“Huge jumps in car prices have outstripped modest pay rises”

Mike Rutherford thinks it’s time for famously rich global businesses to think less about corporate wealth, more about citizen health

Wednesday 2 November: I step out of my car and almost trip over a bloke ‘dressed’ in a blanket sitting on the wet pavement outside a Costa Coffee.

Politely, he asks if I have spare change… for a cuppa! I have little cash, but hand him the two £1 coins in my pocket. He’s thankful and says he’ll put them towards the hot drink he craves. You’ve guessed it: Costa charges £2.25 for a paper cup filled with hot water, a tea bag and dash of milk. The collective cost of those raw materials is pennies (below 10p, I’d estimate), so the mark-up is massive. 

  • ‘We know inflation is high but car prices are going crazy’

The clearly vulnerable bloke is needy, Costa is plain greedy. Its parent is America’s Coca-Cola Company – mission statement: “Refresh the World. Make a Difference”. But fewer slogans and greater generosity are required from the giant whose latest annual gross profits totalled almost $25billion (£22.3bn).

Another global company adversely impacting needy folk is BP. In March, I revealed that some BP stations were charging £2 a litre. Yet now, with prices easing, numbers remain high on some BP forecourts. Surprise, surprise – the oil giant’s latest quarterly profit is $8.2billion (£7.3bn). Greedy enough for you, dear beleaguered, ripped-off energy consumer?

Several car firms are more hungry for profits, too. An old friend proves the point by tearfully reminding me that throughout his long working life he’s needed and bought new, reliable, mid-sized family cars. But he can no longer afford such vehicles – despite still working. Huge jumps in showroom prices have outstripped the modest pay rises he and millions of others have received.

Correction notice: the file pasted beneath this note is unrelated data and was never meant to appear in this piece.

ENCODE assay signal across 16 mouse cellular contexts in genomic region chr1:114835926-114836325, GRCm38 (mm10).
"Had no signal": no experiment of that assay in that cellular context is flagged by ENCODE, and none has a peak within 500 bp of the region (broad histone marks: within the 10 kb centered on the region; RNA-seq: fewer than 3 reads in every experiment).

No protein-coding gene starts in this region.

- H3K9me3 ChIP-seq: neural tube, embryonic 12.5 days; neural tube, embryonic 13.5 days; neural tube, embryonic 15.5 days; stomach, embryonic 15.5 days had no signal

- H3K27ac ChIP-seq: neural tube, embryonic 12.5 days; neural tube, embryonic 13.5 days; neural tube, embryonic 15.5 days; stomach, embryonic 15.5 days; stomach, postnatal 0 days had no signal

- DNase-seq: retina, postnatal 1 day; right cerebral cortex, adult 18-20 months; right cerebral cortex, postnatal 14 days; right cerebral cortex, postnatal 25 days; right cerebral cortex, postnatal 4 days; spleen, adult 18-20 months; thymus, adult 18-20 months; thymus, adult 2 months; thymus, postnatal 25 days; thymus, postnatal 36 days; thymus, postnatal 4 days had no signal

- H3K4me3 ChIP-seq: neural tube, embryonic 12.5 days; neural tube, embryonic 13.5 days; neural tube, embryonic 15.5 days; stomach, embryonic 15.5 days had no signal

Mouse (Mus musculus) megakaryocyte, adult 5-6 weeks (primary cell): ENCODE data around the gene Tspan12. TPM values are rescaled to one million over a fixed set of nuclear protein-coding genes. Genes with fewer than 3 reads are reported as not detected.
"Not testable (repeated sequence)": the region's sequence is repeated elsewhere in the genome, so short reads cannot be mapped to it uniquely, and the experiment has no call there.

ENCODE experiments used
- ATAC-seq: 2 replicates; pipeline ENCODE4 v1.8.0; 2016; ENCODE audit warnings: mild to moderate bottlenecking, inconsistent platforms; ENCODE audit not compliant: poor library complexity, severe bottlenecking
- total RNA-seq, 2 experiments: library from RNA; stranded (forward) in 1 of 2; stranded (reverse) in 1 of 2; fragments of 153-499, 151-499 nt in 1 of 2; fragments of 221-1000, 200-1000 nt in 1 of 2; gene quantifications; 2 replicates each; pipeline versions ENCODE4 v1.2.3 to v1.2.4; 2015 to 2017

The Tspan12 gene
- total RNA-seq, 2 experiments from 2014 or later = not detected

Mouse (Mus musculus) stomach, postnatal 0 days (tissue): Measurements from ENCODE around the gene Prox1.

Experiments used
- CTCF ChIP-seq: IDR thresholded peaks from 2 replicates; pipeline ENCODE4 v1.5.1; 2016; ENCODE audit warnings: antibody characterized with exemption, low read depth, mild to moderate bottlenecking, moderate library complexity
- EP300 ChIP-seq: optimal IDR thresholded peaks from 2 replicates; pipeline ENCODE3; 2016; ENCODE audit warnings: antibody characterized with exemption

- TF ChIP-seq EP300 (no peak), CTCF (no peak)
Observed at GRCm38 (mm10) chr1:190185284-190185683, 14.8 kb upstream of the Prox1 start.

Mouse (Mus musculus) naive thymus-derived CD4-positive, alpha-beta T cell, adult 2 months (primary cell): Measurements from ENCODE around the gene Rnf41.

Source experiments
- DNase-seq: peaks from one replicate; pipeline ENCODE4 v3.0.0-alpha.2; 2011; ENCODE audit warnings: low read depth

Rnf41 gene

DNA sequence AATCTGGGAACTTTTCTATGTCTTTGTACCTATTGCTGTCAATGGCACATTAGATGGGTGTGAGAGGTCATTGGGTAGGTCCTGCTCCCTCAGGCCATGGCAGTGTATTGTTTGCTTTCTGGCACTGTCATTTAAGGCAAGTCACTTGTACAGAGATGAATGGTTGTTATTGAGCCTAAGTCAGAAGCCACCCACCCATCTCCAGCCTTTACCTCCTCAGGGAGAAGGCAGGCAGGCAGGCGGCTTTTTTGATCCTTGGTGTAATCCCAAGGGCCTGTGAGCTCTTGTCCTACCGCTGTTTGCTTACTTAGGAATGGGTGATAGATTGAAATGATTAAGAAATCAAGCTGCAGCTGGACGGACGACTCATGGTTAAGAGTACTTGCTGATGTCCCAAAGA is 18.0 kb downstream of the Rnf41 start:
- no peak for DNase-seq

Another major concern for him is that, apart from needing a suitable car for his high-mileage day job, his evenings and weekends are dominated by his comparatively new, part-time (but unpaid) additional roles as a carer for his disabled son and 80-something mother. Public transport users enjoy state support via subsidised trains and buses. How about similar subsidies from the state and wealthy car companies?            

It’s time for rich global businesses to think less about corporate wealth, more about citizen health. Perhaps they should follow the examples set by three (of many) UK-based charitable organisations. BEN (Motor & Allied Trades Benevolent Fund) offers everything from financial to mental health support for motor trade/industry folk. Also linked to the car business is WOMAC (Women on the Move Against Cancer), which does a great job raising funds. And via its Dream Rides initiative, the SBMC (Sporting Bears Motor Club) has not only raised millions of pounds for children’s charities and foundations, but has faithfully delivered those millions to kids wherever they need help.

The likes of Coca-Cola/Costa, BP and certain car companies really need to acquire the skill of taking less and giving more. This they can do by first looking at, then learning from, the likes of BEN, WOMAC and SBMC, who give, give, give… and then some.

Mike has asked that his fee for this column is given to the Marcus Rutherford Foundation Kitchen at Paul’s House, the London ‘home from home’ for young cancer patient.

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